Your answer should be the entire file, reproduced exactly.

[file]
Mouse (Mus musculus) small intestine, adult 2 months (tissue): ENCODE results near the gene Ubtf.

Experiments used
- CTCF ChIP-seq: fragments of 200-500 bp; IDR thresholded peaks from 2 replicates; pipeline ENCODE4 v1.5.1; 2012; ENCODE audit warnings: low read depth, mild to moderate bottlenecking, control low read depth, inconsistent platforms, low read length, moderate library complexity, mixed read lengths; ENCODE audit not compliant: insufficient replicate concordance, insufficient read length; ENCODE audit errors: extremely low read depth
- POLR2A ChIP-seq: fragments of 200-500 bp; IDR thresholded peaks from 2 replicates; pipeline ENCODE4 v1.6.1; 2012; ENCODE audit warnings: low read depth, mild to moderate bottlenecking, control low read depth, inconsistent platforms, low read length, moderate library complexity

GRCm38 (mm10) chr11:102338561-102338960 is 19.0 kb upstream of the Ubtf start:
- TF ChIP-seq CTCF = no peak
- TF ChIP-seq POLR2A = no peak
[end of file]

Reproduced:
Mouse (Mus musculus) small intestine, adult 2 months (tissue): ENCODE results near the gene Ubtf.

Experiments used
- CTCF ChIP-seq: fragments of 200-500 bp; IDR thresholded peaks from 2 replicates; pipeline ENCODE4 v1.5.1; 2012; ENCODE audit warnings: low read depth, mild to moderate bottlenecking, control low read depth, inconsistent platforms, low read length, moderate library complexity, mixed read lengths; ENCODE audit not compliant: insufficient replicate concordance, insufficient read length; ENCODE audit errors: extremely low read depth
- POLR2A ChIP-seq: fragments of 200-500 bp; IDR thresholded peaks from 2 replicates; pipeline ENCODE4 v1.6.1; 2012; ENCODE audit warnings: low read depth, mild to moderate bottlenecking, control low read depth, inconsistent platforms, low read length, moderate library complexity

GRCm38 (mm10) chr11:102338561-102338960 is 19.0 kb upstream of the Ubtf start:
- TF ChIP-seq CTCF = no peak
- TF ChIP-seq POLR2A = no peak